washed away all her imperfections, leaving only a sweet, rippling face hung
with brown curls. Then a necklace of water weeds swirled up, spoiling the
fairytale reflection. Framed in green, her face still looked oddly right.
Beside the stream
sat Merryn’s saddle-topped “sitting rock.” Under its base in a natural cavity
lay her most precious possession. She was about to remove it when a twig
snapped and the undergrowth rustled. “Is that you, Emory?” she called out.
Wearing a sheepish
grin under his mop of wheat-colored hair, her younger brother emerged from the
bushes. At least, she assumed he was younger. Not even Merryn knew how old she
was. As nearly as anyone could guess, she was a rather tall eleven or twelve to
Emory’s very short nine. She felt much older.
“Thought I’d find
you here,” he said. “Will you buy me something sweet at the bakery?” He stared
at her exposed neck and arms, and she self-consciously rearranged her scarf and
smock to cover them. Even here, it seemed, she had no privacy.
“Oh, very well,”
she said. “Please don’t tell Mum I was down here. She thinks I dawdle enough as
it is. She doesn’t understand what it’s like being me. You understand, don’t
Emory gazed at her
with wide, blank blue eyes. Then he ambled back the way he had come. Merryn
felt a pang of compassion for him. He had endured much for her sake. None of
his friends would come near his home, and the older boys often taunted him on
her account. A tear coursed down her cheek.
Quietly creeping up
the ravine, she reached the stream’s source, a spring gurgling cheerfully out
of a rockfall. Merryn clambered over the boulders,
straightened her scarf and shift and darted between two old brick houses
bordering the square. Though the spring market was still weeks away, men were
already at work sprucing up the place. Cutting across the square, Merryn had
Baker’s Street in sight when she heard shouts.
“Hey, Scabby! Wait
for us! We want to talk with you!”
Merryn broke into a
run, but before she could escape, her tormentors swiftly surrounded her. Their
ringleader, a swaggering ne’er-do-well named Ort, stepped up to her and jabbed
her stomach with a stick. She gasped in pain and doubled over.
“Just as ugly as
ever,” Ort sneered, his upper lip curling under a broken nose. “I’m surprised
yer keepers let you out of the house. What happened? Did you break all
yer mama’s mirrors looking into them and now ye’re gonna have to buy her new
ones?” The other boys snickered and elbowed one other.
“Leave me alone,”
said Merryn sullenly. Her eyes scoured the square, but no one seemed to notice
Scabby,” Ort said, hooding his flinty eyes. “You should lie down.” He shoved
Merryn backward just as another boy dropped to his hands and knees behind her.
Losing her balance,
Merryn fell back and cracked her head on the cobbles. Fuzzy stars floated
before her eyes. She had hardly caught her breath when the boys began kicking
her in the face and ribs and beating her with sticks. She curled into a ball.
Whack! Slap! Merryn
braced herself for the next blow, but it never came. She lowered her arms and
opened a slitted eye. A pair of mud- spattered, green-cloaked legs stood before
her. The legs squatted and a young man’s pleasant face peered at her. “Those
rascals are gone now. May I help you up?”
nodded and took her rescuer’s proffered arm. Once on her feet, she realized her
scarf had been torn off in the scuffle. Never had she appeared in public
without it. Burning with shame, she covered her face and neck with both hands.
“I believe this is
yours,” said the young man. He picked up a filthy rag that had been ground into
the cobbles and handed it to her. After all that she had endured, the sight of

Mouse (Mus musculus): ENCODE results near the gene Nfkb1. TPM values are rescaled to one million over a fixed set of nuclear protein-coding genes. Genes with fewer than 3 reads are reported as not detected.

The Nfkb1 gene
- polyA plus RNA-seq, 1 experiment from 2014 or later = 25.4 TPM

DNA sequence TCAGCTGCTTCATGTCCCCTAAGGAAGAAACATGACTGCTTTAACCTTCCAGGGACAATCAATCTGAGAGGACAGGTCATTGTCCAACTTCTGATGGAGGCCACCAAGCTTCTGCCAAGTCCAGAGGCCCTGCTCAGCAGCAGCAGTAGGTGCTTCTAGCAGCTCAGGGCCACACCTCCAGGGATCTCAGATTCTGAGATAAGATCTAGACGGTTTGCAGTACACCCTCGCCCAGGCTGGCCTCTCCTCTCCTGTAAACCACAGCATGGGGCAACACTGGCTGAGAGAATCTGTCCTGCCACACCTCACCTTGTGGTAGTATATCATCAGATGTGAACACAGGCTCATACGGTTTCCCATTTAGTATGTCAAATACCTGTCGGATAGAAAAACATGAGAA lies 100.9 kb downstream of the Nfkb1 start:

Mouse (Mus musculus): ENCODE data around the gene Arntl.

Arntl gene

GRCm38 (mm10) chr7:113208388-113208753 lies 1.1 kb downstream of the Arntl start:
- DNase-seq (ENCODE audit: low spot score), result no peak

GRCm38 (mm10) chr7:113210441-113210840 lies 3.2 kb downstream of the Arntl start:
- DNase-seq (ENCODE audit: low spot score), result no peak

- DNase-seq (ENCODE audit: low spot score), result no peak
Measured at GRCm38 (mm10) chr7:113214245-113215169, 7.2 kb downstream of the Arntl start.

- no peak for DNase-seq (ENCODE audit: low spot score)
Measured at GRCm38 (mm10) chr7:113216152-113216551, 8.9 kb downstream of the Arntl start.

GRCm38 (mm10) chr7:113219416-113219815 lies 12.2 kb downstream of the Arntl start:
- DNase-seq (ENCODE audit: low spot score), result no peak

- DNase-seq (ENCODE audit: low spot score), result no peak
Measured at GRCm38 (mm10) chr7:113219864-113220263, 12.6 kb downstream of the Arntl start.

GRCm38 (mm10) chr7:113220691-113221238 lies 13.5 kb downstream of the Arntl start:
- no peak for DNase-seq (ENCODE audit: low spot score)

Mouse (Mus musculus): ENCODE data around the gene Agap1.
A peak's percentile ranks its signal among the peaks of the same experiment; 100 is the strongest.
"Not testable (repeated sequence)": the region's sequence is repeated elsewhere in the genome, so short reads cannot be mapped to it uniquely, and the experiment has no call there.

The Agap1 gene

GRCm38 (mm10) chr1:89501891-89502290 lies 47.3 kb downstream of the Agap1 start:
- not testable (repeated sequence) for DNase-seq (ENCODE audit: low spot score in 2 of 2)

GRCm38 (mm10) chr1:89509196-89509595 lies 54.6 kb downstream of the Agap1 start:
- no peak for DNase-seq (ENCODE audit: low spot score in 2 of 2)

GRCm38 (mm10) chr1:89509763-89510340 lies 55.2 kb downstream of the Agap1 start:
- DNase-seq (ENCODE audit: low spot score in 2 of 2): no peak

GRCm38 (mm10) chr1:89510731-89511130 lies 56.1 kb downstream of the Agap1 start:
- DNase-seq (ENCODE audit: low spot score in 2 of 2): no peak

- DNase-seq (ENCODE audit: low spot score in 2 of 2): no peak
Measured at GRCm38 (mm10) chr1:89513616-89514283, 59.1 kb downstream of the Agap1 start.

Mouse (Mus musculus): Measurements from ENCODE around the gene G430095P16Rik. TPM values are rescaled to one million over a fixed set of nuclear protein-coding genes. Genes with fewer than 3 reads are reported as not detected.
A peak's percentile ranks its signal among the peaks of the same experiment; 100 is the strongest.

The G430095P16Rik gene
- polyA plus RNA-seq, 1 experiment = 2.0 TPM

her trampled scarf was too much to bear, and Merryn burst into tears.
“I’m sorry I wasn’t
here earlier,” the stranger said. “For some reason, Beechtown has more than its
share of street toughs. I’ve run afoul of them myself once or twice. Are you
Merryn wiped her eyes
on her sleeve. “No, I—I’m fine,” she lied. Her body ached all over from the
beating. “Thank you for helping me. What is your name, if I may ask?”
the stranger with a smile. “My parents live south of town. Why were those boys
kicking you just now?”
“They don’t like my
looks,” Merryn said miserably, her eyes flooding again. “Nobody does. That’s
why I cover myself.” As she tied the tattered scarf around her head, Timothy
regarded her with a mixture of amusement and sympathy. Then he gently removed
the scarf, rolled it up and dropped it into her hand.
“I think you look
better without it,” he said.
Merryn stared at
him, hardly believing what she had heard. Most people recoiled in disgust from
her uncovered face. Then her gaze flitted around the square. Except for the workmen,
it was vacant. “What happened to those bullies?” she asked.
Timothy drew back
his cloak. A short sword in a jeweled scabbard was strapped to his hip. “They
won’t come around here again for a while,” he said. “I gave them the flat of my
sword.” He burst out laughing. “Let’s go visit some shops. I’m hungry!”
Ignoring the frank
stares and scowls of passers-by, Merryn took Timothy to the bakery, where she
bought two loaves of dark rye and some gingerbread for Emory. Timothy settled
on a bag of sticky buns, which he shared with Merryn.
As the portly,
flour-dusted baker bagged up their purchases, he remarked, “Have you heard the
latest news on the river?”
chewing on a bun. “What news?”
Wornick leaned over
the counter, his sweat-limp hair plastered down. “Yesterday, a boat floated
into town w’ nary a soul aboard. Some vittles was missin’—spuds, bacon and
mutton—but all the clothes and valuables was left. It ain’t th’ first time,
“Sounds like the
crew jumped ship,” Timothy offered.
“With all their supper laid out? There was leaves everywhere, too. Nobody knows
what to make of it.”
Thanking the baker,
the pair returned to the square, where the sun-warmed cobbles
were steaming like stony buns straight from the oven. Then a stiff wind sprang
up and the daylight dimmed as ominous gray clouds streamed down from the
“I suppose I should
be going,” said Timothy.
Merryn begged him. She trembled. Could she trust this young man with his easy
manner and ready sword? “I want to show you something,” she ended lamely.
that?” Timothy asked, arching an eyebrow.
“It’s a secret.
That’s why I have to show you.” Without waiting for Timothy’s answer, Merryn
dragged him down into the dell to her sitting rock and reached under it. Her
treasure was gone.